, Look at her taking mid 90s laptop selfies wild stuff advertisement plays in Japanese And since weve already begun. Pokin around them lets peruse the ports which are understandably lacking yet also surprisingly, generous.. On the left hand, side weve got the power on and off switch along with two PCMCIA Type II expansion slots, which doubles as a single Type III slot.. On the right hand, side next to the battery bay is a switch for. Turning on and off the telephone ringing, sound more on that in a sec. And below that is another card interface, sometimes called Smart, Pico Flash. Turns out. This is a CompactFlash slot. Continuing the 110’s camera like qualities and it uses any compatible CF card as a swappable IDE drive. Super useful stuff, considering how common it is to install CF to IDE adapters in old laptops anyway. And around back from right to left. Weve got a wireless infrared port and a jack for the 13.7 watt AC adapter., Which is this little thing right here by the way. No need here for a big ThinkPad power brick. And to the right of that is a headset connector, combining both microphone in and speaker output into a 4 pole, 2.5mm audio jack. And the USB looking port beside. That is another combo port meant for a PS2 keyboard or mouse. IBM included this dongle with the PC110 to make use of that which can be paired with a PS2 Y adapter to connect both a keyboard and a mouse simultaneously.

Heh. I love how a normal sized mouse looks downright huge connected to this thing.. Another thing accessed around back is the clock battery which takes care of maintaining BIOS settings, as well as the other clock around front. Yep theres, a slimline liquid crystal display on the front bezel that displays the time battery charge, status, keyboard options and so on. Theres. Also, a third battery inside known as a bridge battery that keeps the machine running while you swap the main battery for a fresh one., A handy feature, but its been removed here since its one of the nastier Nickelmetal hydride things that have the potential to leak.. And lastly, theres the built in 2400 bps modem, which pops out to accept the standard, RJ 11 phone cable included in the box.. This allowed you to send and receive faxes, hop online check your email and use the PC110 as a telephone, handset., Yeah thats right flip. It on its side and the whole computer becomes a phone N, Gage Taco Phone eat, your heart out, IBM was doing awkward. Sideways phone calls all the way back in 1995., Really ergonomic.. The way this works is the phone switch on the front corner also functions as the computers speaker and, by extension, a telephone earpiece. And the microphone to the left of that functions. As the phones, mouthpiece. Heh ya, got ta wonder how many people actually used it as a phone back then.. I can only assume users were more inclined to use the second headset port on the front instead, which only works with the phone and doesnt output, the computers sound.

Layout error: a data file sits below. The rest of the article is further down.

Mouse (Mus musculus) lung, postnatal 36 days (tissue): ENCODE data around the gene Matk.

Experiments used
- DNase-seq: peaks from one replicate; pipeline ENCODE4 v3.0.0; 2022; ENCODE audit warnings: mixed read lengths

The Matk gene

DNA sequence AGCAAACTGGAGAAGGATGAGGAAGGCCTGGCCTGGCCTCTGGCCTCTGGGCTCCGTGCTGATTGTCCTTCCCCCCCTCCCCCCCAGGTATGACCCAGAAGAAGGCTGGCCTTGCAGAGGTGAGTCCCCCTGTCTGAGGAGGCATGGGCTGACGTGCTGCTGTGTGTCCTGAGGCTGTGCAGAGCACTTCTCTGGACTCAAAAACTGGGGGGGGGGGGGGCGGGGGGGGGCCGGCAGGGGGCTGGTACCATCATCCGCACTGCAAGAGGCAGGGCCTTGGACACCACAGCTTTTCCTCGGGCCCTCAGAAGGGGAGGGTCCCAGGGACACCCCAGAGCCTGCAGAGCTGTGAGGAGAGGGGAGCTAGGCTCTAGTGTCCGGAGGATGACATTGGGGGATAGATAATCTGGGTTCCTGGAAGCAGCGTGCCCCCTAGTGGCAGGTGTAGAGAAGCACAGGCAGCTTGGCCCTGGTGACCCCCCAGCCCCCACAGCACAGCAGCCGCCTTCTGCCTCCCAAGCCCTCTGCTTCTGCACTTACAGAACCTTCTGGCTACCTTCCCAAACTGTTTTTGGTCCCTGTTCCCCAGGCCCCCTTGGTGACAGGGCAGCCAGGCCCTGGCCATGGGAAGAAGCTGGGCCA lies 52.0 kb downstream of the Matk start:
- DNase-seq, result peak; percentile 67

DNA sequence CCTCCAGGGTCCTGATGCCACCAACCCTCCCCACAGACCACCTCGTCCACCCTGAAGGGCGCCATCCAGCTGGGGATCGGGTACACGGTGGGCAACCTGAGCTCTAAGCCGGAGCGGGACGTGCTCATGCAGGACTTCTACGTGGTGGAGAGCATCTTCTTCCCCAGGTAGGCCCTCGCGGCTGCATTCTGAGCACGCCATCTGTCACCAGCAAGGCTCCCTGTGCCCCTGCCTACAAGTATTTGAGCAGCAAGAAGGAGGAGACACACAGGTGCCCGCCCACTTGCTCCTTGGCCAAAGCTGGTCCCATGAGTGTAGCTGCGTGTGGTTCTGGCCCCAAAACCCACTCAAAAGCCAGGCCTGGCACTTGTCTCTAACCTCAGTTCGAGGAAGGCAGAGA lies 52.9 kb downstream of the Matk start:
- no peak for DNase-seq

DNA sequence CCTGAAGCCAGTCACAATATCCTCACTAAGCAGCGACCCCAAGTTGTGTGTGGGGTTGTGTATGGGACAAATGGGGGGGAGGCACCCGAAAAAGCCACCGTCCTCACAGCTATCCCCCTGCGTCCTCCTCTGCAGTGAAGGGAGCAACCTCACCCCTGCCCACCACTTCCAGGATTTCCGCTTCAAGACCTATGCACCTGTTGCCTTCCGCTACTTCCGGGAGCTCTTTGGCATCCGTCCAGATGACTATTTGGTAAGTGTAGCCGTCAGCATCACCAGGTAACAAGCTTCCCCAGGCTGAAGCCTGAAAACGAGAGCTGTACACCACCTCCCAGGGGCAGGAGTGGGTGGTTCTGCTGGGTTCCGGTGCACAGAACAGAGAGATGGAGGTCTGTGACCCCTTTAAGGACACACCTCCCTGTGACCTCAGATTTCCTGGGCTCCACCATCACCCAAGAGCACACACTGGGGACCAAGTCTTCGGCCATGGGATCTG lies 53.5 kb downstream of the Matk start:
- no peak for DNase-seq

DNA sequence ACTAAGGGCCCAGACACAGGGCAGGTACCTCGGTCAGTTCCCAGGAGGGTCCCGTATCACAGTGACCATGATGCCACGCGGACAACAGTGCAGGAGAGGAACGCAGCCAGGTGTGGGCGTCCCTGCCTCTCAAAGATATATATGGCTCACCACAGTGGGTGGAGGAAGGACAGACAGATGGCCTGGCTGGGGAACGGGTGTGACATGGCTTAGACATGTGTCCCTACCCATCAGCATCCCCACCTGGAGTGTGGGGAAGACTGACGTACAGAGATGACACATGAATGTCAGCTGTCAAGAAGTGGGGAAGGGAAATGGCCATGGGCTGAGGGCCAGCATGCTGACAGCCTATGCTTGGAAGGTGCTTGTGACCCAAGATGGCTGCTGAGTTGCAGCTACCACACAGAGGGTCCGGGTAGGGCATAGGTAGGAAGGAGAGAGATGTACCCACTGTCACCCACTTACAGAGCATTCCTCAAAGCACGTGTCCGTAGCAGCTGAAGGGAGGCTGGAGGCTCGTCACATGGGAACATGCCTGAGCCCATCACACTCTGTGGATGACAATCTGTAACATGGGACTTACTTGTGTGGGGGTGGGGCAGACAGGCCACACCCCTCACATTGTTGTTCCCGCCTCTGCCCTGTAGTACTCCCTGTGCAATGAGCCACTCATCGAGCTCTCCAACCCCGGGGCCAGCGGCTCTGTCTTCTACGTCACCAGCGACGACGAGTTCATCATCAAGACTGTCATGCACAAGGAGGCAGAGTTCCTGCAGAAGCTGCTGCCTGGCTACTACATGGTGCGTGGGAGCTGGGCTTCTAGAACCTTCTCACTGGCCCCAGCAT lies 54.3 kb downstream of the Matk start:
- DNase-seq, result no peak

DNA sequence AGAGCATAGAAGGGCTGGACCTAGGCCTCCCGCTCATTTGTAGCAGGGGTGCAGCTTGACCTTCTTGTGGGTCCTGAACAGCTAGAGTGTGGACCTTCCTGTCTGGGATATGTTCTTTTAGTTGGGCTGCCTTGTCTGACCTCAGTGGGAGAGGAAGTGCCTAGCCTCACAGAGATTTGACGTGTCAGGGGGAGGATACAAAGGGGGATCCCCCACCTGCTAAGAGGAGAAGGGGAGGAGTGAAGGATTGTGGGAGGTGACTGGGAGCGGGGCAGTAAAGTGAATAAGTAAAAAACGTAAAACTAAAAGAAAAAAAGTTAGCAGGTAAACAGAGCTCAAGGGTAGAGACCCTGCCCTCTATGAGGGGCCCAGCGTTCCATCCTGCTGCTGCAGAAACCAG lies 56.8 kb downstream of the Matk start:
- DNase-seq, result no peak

. I also wonder how many folks actually used its 90 key keyboard for very long before going external, because man, this is rough., Unlike IBMs other innovative mini laptop in 95, the ThinkPad 701C theres, no clever, Butterfly mechanism that allows the use of full sized keys. Instead, like The rest of the machine, its a compromise designed by the itty bitty PC committee, with keys measuring only nine millimeters across. And theres, hardly any vertical travel with each keycap squishing down onto rubber domes., pressing keys, squishily soft beeping, Though it admittedly does work better used handheld. Instead of on a desk or a lap like some kind of double sized Blackberry., The mouse section is designed to be used handheld as well, with buttons on both the left and right hand. Corners above the keyboard. Blue left, clicks, green right clicks and the red thing over here is the pointing head., Its similar to IBMs Trackpoint nub, but a bit larger and it works about as well as that does. Now you might be wondering about that thing. In the middle and nope its not a trackpad., This is the Memopad a pressure, sensitive digitizer thats, largely used for things like writing signatures and taking short notes., And even though it looks like one, it is not a mouse. Well, not without custom drivers, at least apparently Theres a set of those for Windows 95., Which its fully capable of running by the way. I havent done that here since its not my computer and Im not about to change any configuration stuff but yeah.